Penguin Café Orchestra: Milk
Penguin Café Orchestra: Coronation
When the Penguin Café Orchestra released their more or less eponymous album, Music from the Penguin Café in 1976, the record stores were perplexed. The music was too discordant to be classical, too melodic to be avant-garde, folk wasn’t the word and neither was pop, or prog rock. The state of confusion was perhaps added to by the musicians including Simon Jeffes and Steve Nye whose careers crossed effortlessly between classical and rock. For years the album was hard to find precisely because retailers didn’t know which bin it went into. One sure place to find it was in that category useful for any music that defied labels; contemporary jazz.
More subversive than confronting, Music from the Penguin Café Orchestra is a deceptive album. Some tracks wash over without calling attention to themselves until you take the time to listen closely. Others set you up to sit in a comfortable chair only to whip it away. Emotionally it reminds me of having hangovers on a Sunday afternoon when I was still young enough to have done something incredibly stupid the night before and think melancholic self–reflection was enough to redeem me. With subsequent albums the Orchestra mellowed, by which I mean there were less surprises in the music. About this time it started to be categorized as ‘new age’ and was deemed acceptable for actual cafes, as though it were the perfect music to sip a latte to. That is both wrong and embarrassing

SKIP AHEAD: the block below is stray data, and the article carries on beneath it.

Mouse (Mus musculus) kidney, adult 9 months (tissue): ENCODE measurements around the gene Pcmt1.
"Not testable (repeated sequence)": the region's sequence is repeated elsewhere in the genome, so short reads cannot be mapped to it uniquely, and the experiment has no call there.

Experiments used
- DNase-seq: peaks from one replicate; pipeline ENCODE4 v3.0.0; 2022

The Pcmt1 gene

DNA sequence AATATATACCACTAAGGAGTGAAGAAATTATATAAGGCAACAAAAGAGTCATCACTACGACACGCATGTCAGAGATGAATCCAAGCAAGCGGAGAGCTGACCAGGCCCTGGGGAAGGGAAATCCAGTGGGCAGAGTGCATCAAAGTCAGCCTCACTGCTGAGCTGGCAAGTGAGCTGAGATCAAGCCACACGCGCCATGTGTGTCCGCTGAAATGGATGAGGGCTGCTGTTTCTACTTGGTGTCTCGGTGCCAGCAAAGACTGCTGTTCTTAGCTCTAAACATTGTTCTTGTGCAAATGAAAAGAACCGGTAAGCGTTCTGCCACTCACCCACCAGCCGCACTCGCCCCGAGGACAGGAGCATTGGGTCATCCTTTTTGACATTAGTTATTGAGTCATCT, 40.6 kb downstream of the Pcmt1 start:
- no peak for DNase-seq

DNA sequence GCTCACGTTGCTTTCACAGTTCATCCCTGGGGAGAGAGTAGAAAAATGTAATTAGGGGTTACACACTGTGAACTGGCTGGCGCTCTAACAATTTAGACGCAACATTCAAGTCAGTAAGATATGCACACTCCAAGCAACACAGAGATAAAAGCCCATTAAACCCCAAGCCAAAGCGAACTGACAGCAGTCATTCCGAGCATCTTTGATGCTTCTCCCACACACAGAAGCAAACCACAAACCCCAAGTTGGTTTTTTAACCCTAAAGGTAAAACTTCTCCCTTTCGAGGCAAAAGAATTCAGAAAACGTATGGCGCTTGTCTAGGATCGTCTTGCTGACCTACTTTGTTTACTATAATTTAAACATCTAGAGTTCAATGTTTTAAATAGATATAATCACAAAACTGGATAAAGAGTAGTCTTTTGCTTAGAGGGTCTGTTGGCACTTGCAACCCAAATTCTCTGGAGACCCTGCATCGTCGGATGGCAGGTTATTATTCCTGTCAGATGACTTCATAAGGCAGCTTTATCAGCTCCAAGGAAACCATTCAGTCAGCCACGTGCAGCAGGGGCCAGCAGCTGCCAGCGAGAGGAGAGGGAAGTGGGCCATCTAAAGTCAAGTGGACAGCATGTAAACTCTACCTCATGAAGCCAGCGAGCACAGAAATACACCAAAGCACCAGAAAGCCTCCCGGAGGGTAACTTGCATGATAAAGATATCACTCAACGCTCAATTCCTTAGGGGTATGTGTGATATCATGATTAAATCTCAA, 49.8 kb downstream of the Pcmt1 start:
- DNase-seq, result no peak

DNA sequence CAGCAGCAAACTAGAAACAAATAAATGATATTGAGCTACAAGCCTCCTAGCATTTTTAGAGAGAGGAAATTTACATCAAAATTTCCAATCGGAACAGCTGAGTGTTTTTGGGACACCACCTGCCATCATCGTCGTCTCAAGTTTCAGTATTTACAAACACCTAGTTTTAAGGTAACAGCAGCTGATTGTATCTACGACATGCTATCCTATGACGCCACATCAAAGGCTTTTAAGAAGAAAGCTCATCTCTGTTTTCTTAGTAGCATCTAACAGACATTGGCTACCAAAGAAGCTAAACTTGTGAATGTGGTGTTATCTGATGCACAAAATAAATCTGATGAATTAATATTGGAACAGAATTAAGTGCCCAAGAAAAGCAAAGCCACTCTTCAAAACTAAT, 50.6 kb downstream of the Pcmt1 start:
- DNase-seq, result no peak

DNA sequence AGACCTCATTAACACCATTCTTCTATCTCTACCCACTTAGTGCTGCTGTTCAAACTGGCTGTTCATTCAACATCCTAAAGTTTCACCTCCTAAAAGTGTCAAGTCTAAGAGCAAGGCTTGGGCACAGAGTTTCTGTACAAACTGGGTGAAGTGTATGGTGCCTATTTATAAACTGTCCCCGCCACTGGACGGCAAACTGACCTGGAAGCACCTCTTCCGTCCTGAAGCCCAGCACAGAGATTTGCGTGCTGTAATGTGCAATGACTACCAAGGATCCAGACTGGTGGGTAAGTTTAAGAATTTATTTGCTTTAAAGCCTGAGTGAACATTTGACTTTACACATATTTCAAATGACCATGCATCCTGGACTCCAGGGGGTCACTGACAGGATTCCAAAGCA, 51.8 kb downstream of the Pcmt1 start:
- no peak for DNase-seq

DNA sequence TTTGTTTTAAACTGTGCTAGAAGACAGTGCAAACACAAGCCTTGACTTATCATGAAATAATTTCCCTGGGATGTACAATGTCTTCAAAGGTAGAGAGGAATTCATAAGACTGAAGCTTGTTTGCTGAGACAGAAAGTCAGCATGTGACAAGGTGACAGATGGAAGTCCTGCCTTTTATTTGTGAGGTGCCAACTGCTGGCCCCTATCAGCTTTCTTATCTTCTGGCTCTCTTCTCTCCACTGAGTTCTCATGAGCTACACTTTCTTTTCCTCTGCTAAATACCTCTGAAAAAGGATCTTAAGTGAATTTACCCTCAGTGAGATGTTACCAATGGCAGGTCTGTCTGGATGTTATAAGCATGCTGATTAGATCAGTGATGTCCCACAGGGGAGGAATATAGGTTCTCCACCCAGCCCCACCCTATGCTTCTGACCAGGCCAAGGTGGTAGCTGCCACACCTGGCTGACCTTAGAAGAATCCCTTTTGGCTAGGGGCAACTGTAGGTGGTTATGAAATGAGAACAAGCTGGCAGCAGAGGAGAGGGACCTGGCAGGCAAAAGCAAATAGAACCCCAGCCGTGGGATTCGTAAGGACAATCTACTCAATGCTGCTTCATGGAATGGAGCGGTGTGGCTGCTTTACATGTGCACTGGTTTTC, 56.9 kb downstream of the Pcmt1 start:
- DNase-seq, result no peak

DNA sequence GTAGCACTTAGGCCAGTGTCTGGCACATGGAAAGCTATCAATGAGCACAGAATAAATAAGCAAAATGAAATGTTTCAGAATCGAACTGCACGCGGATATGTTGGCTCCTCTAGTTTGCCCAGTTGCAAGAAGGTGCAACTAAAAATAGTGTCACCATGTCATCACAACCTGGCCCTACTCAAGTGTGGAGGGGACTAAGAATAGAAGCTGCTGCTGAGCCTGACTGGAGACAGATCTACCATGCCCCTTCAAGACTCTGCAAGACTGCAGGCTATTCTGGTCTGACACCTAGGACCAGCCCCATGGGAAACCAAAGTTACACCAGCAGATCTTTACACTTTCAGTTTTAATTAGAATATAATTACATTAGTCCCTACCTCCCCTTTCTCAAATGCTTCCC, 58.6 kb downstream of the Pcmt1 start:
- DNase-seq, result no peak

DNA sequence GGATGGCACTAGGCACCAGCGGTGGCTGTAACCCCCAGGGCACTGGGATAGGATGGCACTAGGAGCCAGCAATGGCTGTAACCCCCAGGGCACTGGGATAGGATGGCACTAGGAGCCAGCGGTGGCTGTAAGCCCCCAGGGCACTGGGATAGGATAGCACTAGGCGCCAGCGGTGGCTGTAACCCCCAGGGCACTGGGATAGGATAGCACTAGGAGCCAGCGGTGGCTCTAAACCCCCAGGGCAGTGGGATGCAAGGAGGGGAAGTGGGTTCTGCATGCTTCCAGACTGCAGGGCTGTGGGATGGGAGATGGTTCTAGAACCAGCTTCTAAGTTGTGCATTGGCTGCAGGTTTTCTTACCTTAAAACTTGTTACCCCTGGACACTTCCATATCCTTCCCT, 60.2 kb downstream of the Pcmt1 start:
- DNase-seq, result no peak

Guest post by John